Elevated concentrations of carbon dioxide (CO2) prevented neonate larvae of the western corn rootworm, Diabrotica virgifera virgifera LeConte, from locating the roots of growing corn in behavioral bioassays conducted in soil tubs. When CO2 was pumped into one end of a soil tub, significantly more larvae were recovered from soil at the treated end than from soil around a growing corn plant at the opposite end of the tub. In controls with ambient air pumped into one end of a soil tub, significantly more larvae were recovered from the soil around the corn plant than from soil on the treated side. Larvae were unable to locate the roots of corn seedlings when CO2-generating materials were mixed into the soil. CO2 concentrations in soil were measured by mass spectrometry with selected ion monitoring at m/z 44. Granules composed of baker’s yeast, yeast nutrients, and an organic substrate were prepared as a CO2 source and were tested in larger soil tub bioassays. Significantly fewer larvae were recovered from corn roots in the soil tubs with yeast granules than from corn roots in control soil tubs. The CO2-generating granules produced soil CO2 concentrations between 15.8 and 18.5 mmol/mol (compared with 1.7–2.6 mmol/mol in control tubs), and this was sufficient to prevent larvae from locating corn roots. In field trials, organic and inorganic CO2-generating treatments resulted in root ratings that were significantly lower than for the control plants.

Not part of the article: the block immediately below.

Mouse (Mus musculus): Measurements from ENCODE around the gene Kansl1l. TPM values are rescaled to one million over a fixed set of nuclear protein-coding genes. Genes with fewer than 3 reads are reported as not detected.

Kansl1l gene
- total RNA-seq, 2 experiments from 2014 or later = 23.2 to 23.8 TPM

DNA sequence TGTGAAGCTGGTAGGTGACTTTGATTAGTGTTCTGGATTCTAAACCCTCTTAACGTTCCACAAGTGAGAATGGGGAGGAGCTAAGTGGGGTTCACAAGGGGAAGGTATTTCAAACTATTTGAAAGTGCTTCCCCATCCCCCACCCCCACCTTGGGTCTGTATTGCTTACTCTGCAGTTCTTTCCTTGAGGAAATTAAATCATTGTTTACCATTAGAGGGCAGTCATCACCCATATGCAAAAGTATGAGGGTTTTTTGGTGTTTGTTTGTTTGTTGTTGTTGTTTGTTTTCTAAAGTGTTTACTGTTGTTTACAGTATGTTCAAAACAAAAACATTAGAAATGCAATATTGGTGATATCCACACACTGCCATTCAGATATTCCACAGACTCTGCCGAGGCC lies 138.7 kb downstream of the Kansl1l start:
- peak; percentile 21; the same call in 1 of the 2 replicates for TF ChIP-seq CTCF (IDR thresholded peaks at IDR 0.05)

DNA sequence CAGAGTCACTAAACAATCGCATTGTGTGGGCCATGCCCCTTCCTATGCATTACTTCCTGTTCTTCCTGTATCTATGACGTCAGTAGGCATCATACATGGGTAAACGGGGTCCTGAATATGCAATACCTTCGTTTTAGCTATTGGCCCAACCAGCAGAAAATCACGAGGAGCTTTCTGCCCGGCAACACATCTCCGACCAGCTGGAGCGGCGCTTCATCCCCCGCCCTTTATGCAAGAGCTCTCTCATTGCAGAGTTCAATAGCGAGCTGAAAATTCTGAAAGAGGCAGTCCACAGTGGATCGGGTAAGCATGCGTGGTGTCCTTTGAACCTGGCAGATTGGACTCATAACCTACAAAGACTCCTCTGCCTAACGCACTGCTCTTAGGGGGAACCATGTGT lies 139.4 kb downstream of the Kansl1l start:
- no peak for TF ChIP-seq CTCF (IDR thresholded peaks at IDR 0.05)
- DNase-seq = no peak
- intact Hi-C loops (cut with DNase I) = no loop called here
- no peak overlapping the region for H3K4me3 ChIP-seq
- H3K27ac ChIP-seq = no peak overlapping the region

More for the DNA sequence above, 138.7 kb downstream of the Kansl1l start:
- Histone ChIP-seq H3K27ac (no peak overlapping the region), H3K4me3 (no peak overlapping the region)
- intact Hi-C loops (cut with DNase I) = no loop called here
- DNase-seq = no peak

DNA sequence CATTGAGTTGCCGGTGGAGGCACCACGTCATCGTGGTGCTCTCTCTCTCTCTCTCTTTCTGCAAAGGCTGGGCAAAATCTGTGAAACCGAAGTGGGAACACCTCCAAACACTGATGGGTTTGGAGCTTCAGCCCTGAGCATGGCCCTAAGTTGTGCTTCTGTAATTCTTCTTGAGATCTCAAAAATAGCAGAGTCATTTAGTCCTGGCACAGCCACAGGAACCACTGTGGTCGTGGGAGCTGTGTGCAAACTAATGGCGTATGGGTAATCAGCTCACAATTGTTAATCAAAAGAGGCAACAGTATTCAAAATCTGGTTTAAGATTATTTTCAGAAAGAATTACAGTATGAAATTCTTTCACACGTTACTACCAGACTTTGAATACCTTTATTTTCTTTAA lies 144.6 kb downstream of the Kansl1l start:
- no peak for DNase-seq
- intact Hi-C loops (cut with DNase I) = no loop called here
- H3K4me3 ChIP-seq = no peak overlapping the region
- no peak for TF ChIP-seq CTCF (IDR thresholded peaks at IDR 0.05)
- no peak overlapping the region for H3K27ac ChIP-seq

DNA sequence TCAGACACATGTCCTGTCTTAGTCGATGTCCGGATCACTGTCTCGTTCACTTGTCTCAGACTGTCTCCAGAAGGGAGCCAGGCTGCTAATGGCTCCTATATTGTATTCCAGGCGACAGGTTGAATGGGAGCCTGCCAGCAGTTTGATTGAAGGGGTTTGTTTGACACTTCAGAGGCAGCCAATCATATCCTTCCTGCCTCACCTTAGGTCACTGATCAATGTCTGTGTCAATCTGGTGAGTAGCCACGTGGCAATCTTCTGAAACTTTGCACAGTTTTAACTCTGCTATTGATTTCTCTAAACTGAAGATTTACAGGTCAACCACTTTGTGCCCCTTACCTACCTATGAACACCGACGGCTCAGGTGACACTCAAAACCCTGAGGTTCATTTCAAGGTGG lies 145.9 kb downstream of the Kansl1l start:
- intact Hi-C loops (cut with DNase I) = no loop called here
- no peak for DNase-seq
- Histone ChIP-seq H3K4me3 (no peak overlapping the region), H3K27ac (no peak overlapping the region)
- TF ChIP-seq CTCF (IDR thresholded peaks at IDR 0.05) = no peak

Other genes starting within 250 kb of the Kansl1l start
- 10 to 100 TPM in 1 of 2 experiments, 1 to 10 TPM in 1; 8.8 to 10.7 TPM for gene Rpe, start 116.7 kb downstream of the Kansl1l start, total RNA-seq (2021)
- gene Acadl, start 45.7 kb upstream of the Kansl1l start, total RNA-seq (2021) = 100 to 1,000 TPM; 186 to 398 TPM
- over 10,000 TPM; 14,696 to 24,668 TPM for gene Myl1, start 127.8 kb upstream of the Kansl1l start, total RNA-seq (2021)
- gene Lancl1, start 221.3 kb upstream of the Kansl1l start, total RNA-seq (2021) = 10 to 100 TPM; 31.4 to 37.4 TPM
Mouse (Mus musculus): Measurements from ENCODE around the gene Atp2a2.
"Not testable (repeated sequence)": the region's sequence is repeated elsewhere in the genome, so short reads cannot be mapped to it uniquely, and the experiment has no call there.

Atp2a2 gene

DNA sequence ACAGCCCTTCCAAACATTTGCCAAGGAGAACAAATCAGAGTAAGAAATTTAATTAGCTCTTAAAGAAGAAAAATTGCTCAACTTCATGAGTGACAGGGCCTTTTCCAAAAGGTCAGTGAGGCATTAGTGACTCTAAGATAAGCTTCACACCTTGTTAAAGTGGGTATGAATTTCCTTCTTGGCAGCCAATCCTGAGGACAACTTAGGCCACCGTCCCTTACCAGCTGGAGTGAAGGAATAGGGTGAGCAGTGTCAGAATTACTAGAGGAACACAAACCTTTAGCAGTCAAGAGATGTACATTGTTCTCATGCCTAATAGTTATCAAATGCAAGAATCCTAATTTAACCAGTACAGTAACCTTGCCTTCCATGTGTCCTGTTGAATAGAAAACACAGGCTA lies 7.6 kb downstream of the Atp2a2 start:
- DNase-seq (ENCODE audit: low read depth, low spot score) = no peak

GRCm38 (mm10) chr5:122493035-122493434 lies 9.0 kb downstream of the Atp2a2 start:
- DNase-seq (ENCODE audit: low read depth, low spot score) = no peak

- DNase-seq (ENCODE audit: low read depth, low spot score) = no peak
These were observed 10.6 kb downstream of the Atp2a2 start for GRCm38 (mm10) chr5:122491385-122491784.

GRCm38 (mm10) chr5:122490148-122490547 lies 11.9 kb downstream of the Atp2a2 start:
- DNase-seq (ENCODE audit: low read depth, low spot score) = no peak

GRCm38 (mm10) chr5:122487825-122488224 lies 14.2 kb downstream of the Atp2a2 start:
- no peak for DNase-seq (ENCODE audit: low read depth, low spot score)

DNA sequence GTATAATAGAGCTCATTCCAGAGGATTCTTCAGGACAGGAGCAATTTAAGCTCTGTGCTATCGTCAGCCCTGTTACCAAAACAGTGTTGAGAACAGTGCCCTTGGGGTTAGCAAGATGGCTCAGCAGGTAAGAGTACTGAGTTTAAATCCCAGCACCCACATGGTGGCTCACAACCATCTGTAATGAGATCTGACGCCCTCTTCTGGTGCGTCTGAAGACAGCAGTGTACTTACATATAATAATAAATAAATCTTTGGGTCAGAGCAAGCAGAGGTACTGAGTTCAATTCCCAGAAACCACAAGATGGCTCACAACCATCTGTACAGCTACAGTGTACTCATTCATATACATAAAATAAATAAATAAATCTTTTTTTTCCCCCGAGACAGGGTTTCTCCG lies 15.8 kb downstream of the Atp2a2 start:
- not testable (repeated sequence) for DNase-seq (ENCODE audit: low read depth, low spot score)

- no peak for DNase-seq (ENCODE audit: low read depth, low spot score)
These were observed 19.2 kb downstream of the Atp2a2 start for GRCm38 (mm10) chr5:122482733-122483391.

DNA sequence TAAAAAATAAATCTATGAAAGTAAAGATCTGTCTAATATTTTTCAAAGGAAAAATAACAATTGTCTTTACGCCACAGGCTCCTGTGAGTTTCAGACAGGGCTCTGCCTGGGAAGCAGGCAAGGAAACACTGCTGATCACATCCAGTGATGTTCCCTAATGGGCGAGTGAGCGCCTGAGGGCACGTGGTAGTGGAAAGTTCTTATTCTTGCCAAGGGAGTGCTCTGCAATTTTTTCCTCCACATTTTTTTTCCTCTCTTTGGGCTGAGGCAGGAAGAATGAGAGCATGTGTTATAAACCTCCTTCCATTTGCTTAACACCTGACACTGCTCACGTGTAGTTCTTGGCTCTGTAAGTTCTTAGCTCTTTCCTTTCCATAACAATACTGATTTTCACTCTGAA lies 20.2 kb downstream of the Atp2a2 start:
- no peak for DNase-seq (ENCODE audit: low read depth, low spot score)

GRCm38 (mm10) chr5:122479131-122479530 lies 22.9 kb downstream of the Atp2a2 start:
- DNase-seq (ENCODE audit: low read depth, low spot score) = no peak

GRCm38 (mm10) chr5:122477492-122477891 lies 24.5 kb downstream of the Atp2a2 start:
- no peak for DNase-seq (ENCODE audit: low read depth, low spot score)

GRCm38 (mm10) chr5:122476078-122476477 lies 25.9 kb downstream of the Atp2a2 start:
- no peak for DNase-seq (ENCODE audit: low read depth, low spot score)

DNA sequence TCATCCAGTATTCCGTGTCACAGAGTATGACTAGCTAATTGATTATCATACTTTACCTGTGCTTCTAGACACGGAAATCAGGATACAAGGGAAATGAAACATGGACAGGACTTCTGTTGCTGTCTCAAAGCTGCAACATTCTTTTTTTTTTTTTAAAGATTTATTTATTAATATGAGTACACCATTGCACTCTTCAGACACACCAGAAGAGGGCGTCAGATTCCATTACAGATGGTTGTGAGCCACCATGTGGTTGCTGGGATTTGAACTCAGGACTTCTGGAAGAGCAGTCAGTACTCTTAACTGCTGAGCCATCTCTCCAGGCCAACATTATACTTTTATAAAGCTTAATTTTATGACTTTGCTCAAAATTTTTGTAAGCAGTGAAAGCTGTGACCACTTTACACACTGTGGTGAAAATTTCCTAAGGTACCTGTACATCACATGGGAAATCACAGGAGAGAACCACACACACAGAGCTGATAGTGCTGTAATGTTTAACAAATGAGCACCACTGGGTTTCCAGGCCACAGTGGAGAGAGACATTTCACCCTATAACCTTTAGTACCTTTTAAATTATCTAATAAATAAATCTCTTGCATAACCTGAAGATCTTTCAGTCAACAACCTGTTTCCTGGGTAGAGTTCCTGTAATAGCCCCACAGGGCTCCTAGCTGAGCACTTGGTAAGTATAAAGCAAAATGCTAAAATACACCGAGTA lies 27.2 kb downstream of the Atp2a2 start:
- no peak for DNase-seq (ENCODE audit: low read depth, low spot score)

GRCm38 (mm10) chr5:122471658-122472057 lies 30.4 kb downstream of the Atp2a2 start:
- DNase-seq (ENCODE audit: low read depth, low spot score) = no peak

You have requested a machine translation of selected content from our databases. This functionality is provided solely for your convenience and is in no way intended to replace human translation. Neither BioOne nor the owners and publishers of the content make, and they explicitly disclaim, any express or implied representations or warranties of any kind, including, without limitation, representations and warranties as to the functionality of the translation feature or the accuracy or completeness of the translations.
Translations are not retained in our system. Your use of this feature and the translations is subject to all use restrictions contained in the Terms and Conditions of Use of the BioOne website.
Vol. 97 • No. 2